A criminal barrister is calling for police to wear body cameras which would record incidents such as police shootings as they unfold.
It follows the fatal shooting by police of Nick Marshall, 36, in Hamilton on Tuesday.
Police said Mr Marshall pointed a long-barrelled gun at officers and did not put it down despite being told to several times. They said the operation was well-planned and thought through and related to an ongoing investigation into drugs and firearm dealings and the shooting of Mr Marshall was unavoidable.
Mr Marshall's family and partner disagreed. After the shooting, Mr Marshall's partner Kendyl Eadie posted on her Facebook page that he was not armed or threatening. She said police needed to be held to account.
Criminal barrister Michael Bott said there were many questions about what happened which could be answered by body cameras.
"If the police, for example, had video cameras recording their interactions with people, such as the deceased so we could actually make an objective inquiry, we've got credible evidence as opposed to the words of various witnesses."
"Police video cameras often show depictions of events wildly different from the statements of police officers."
Mr Bott said if body cameras were worn by police, the public and independent decision makers would be in the position to determine whether the actions of the police were appropriate.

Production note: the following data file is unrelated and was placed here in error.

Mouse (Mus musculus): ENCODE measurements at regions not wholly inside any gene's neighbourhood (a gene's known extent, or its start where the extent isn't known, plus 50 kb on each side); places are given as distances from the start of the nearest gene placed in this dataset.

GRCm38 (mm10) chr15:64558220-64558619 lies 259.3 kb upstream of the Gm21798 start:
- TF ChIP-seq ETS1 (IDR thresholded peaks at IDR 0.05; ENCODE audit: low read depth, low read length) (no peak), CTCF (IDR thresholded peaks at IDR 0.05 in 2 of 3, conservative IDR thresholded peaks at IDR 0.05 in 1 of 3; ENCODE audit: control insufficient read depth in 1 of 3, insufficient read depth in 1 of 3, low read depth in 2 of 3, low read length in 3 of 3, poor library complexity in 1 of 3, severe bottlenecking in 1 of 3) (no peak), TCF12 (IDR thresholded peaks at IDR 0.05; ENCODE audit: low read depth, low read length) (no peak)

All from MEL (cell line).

Police Association president Greg O'Connor said police around the world were moving to body cameras and his organisation had no problem with them.
"No one is afraid of cameras and once some of the evidential issues around them, around recording and keeping the recordings are sorted, then they'll be no problem introducing them."
Mr O'Connor believed it was unlikely that police wearing body cameras would change the outcome of situations, and rejected any inference that police would act differently if they knew they were being recorded.
"The police had planned this operation, they knew that there was a possibility that there'd be a firearm there and so often the outcome is determined by the actions of those we police."
Mr O'Connor said police were not actively looking at body cameras and storing the data was very expensive.
Raewyn Wallace, whose son Steven was shot and killed by an officer in 2000, thinks cameras would make a difference to how police behave.
"I think then they might think twice about what they're doing for sure."
She is still in a legal dispute with police over his death, after the family took a private prosecution for murder and failed.
Police have shot and killed 31 people since 1941 - 21 of them since the 1990s.